where li indicates a length of a query phrase segment used at a current node, li+1 indicates a length of an expanded query phrase segment at a first subsequent node, li+2 indicates a length of an expanded query phrase segment at a second subsequent node, CS i ,T ji indicates a second degree of similarity between an i-th segment in the input query phrase and a ji-th segment in the input memo, and CS i+l ,T (ji+l)-(ji+l +1) indicates a third degree of similarity between the (i+1)-th segment in the input query phrase and a combination of the ji+1-th segment and a (ji+1+1)-th segment in the input memo.
15. The apparatus of claim 5, wherein, when the input query-phrase and the input memo are divided into characters, the search order is determined only with respect to segments corresponding to one of start portions and end portions of characters in the input query phrase.
16. The apparatus of claim 15, wherein the segment having the highest search order is compared with only segments corresponding to one of start and end portions of characters in the input memo, according to whether the segment having the highest search order corresponds to one of a start portion and an end portion of a character in the input query phrase.
17. A method of searching for a digital ink query, comprising:
removing unnecessary portions from digital ink data of an input memo to reduce a first information amount;
extracting a feature vector from memo data having the first reduced information amount and storing the feature vector in a memo database;
removing unnecessary portions from digital ink data of an input query phrase to reduce a second information amount;
extracting a feature vector from query phrase data having the second reduced information amount; and
searching the memo for a portion matched with the query phrase in units of segments.
18. The method of claim 17, wherein the searching comprises:
dividing a character expressed by the feature vector into segments using temporal information related to a temporal order in which the character is input and spatial separation information;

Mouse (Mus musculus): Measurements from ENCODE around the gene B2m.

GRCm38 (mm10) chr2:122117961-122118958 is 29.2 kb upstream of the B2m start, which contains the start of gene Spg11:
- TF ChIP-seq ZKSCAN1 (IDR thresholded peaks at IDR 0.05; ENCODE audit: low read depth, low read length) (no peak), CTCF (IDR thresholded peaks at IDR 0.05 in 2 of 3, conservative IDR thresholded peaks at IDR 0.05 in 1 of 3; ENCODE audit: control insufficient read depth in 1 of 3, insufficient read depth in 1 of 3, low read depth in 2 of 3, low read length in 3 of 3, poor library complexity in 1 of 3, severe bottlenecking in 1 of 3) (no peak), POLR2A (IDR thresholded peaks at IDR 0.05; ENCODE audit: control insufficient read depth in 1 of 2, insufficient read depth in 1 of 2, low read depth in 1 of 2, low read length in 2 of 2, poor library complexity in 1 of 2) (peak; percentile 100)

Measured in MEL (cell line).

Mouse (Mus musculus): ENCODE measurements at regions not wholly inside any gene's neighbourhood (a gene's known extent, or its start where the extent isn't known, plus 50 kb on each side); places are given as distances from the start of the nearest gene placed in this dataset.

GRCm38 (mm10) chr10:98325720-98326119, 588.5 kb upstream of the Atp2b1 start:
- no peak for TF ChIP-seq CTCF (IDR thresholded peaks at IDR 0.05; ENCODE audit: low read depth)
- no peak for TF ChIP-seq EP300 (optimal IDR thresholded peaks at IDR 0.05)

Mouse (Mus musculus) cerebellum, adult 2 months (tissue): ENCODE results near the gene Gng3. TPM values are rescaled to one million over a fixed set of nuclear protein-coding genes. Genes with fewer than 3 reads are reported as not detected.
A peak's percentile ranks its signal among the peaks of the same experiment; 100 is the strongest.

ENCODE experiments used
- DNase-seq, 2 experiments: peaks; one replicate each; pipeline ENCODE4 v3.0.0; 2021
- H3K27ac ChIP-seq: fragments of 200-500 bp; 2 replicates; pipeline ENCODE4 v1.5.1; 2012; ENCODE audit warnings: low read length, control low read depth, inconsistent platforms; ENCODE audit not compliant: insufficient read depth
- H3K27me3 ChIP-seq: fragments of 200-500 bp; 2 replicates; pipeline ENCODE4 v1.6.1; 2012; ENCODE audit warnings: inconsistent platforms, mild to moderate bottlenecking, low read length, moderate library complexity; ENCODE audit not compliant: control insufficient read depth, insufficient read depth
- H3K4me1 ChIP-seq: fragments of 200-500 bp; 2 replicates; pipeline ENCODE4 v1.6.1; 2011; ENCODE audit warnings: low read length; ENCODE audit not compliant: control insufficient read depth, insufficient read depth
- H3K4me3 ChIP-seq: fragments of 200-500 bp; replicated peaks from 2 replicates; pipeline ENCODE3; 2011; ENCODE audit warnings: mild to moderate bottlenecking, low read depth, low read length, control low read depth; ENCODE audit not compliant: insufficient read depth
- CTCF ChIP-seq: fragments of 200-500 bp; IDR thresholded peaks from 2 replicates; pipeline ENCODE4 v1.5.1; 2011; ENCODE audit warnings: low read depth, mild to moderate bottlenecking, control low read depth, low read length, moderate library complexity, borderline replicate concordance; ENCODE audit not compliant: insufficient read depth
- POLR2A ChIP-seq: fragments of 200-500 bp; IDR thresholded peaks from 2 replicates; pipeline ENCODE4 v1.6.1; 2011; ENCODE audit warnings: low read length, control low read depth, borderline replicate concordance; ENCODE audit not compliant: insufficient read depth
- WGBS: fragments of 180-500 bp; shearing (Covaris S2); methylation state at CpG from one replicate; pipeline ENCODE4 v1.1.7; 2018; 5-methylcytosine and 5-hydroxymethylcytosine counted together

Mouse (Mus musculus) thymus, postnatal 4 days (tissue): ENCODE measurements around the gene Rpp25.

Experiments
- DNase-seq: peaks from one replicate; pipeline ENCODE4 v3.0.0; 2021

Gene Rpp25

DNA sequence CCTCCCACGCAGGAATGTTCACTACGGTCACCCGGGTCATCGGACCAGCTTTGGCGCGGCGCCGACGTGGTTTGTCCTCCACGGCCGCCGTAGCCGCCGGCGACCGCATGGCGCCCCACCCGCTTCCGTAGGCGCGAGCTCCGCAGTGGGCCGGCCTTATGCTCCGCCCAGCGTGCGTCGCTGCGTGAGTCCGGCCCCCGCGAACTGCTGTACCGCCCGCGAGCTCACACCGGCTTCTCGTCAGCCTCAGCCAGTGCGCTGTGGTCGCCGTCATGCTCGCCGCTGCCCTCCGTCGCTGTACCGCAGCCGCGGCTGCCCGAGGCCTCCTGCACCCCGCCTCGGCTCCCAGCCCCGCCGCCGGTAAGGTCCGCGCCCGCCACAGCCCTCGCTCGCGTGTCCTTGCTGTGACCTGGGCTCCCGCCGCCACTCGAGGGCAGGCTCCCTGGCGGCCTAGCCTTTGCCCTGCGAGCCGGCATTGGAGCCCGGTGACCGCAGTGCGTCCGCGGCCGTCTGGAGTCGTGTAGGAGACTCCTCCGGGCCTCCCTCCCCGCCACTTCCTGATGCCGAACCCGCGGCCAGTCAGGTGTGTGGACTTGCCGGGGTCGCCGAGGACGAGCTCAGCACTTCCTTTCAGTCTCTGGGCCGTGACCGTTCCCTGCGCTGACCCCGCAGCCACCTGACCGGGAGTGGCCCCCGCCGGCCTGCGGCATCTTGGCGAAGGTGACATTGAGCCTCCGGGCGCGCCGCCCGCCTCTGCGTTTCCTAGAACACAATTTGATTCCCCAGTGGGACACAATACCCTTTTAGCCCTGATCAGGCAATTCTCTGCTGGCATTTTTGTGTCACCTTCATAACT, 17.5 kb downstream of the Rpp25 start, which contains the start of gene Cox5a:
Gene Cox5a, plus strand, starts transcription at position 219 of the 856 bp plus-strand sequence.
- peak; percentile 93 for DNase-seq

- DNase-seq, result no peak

determining an order of searching for the divided segments;
comparing a query phrase segment having a highest search order according to the determined search order with memo segments using a spotting table to find a cell indicating a degree of similarity exceeding a predetermined threshold value; and
searching a neighborhood of the found cell and checking whether an entire query phrase includes a portion matched with a portion of the input memo.
19. The method of claim 17, wherein the search order is determined based on an information amount of each of the divided segments.
20. The method of claim 18, wherein the spotting table comprises a plurality of cells having a plurality of levels of darkness, and a cell at an intersection between an i-th row and a j-th column stores a degree of similarity between an i-th segment of the input query phrase and a j-th segment of the memo.
21. The method of claim 18, wherein when the neighborhood of the found cell is searched, a search is performed in a diagonal direction from the found cell until a top and a bottom of the spotting table are encountered.
22. The method of claim 18, wherein when the neighborhood of the found cell is searched, a search is performed in a diagonal direction from the found cell, candidates for a node to be subsequently selected using horizontal expansion and vertical expansion are determined, and the search from a node indicating a highest similarity among the candidates according to a best first search method is expanded, until a top and a bottom of the spotting table are encountered.
23. The method of claim 22, wherein the matched portion indicates a portion in the input memo corresponding to a path of a search performed until the top and the bottom of the spotting table are encountered when a degree of accumulated similarity obtained from the path exceeds a second predetermined threshold value.